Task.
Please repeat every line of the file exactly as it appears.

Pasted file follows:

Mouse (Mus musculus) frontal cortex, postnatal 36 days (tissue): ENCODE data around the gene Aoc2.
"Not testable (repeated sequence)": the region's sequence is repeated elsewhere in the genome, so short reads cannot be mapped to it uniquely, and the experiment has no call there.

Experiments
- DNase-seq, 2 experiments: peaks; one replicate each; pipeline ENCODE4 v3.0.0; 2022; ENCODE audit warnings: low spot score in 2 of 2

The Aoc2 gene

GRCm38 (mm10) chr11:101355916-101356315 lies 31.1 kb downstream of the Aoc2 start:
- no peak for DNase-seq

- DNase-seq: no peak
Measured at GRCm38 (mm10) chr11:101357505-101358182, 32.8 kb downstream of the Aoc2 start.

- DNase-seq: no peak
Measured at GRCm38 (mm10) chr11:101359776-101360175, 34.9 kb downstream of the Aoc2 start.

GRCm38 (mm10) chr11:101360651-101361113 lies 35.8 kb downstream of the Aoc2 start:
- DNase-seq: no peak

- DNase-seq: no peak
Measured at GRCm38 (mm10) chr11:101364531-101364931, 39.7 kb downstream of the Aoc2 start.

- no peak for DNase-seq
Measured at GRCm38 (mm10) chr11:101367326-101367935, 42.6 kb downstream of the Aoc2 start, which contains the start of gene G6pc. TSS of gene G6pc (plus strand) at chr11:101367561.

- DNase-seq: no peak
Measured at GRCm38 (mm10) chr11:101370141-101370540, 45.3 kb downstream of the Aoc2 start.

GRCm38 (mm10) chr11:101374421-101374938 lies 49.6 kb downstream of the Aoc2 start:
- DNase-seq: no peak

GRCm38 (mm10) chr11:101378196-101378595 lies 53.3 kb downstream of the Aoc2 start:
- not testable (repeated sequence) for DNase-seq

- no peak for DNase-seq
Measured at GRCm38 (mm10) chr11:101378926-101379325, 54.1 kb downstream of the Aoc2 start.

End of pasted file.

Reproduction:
Mouse (Mus musculus) frontal cortex, postnatal 36 days (tissue): ENCODE data around the gene Aoc2.
"Not testable (repeated sequence)": the region's sequence is repeated elsewhere in the genome, so short reads cannot be mapped to it uniquely, and the experiment has no call there.

Experiments
- DNase-seq, 2 experiments: peaks; one replicate each; pipeline ENCODE4 v3.0.0; 2022; ENCODE audit warnings: low spot score in 2 of 2

The Aoc2 gene

GRCm38 (mm10) chr11:101355916-101356315 lies 31.1 kb downstream of the Aoc2 start:
- no peak for DNase-seq

- DNase-seq: no peak
Measured at GRCm38 (mm10) chr11:101357505-101358182, 32.8 kb downstream of the Aoc2 start.

- DNase-seq: no peak
Measured at GRCm38 (mm10) chr11:101359776-101360175, 34.9 kb downstream of the Aoc2 start.

GRCm38 (mm10) chr11:101360651-101361113 lies 35.8 kb downstream of the Aoc2 start:
- DNase-seq: no peak

- DNase-seq: no peak
Measured at GRCm38 (mm10) chr11:101364531-101364931, 39.7 kb downstream of the Aoc2 start.

- no peak for DNase-seq
Measured at GRCm38 (mm10) chr11:101367326-101367935, 42.6 kb downstream of the Aoc2 start, which contains the start of gene G6pc. TSS of gene G6pc (plus strand) at chr11:101367561.

- DNase-seq: no peak
Measured at GRCm38 (mm10) chr11:101370141-101370540, 45.3 kb downstream of the Aoc2 start.

GRCm38 (mm10) chr11:101374421-101374938 lies 49.6 kb downstream of the Aoc2 start:
- DNase-seq: no peak

GRCm38 (mm10) chr11:101378196-101378595 lies 53.3 kb downstream of the Aoc2 start:
- not testable (repeated sequence) for DNase-seq

- no peak for DNase-seq
Measured at GRCm38 (mm10) chr11:101378926-101379325, 54.1 kb downstream of the Aoc2 start.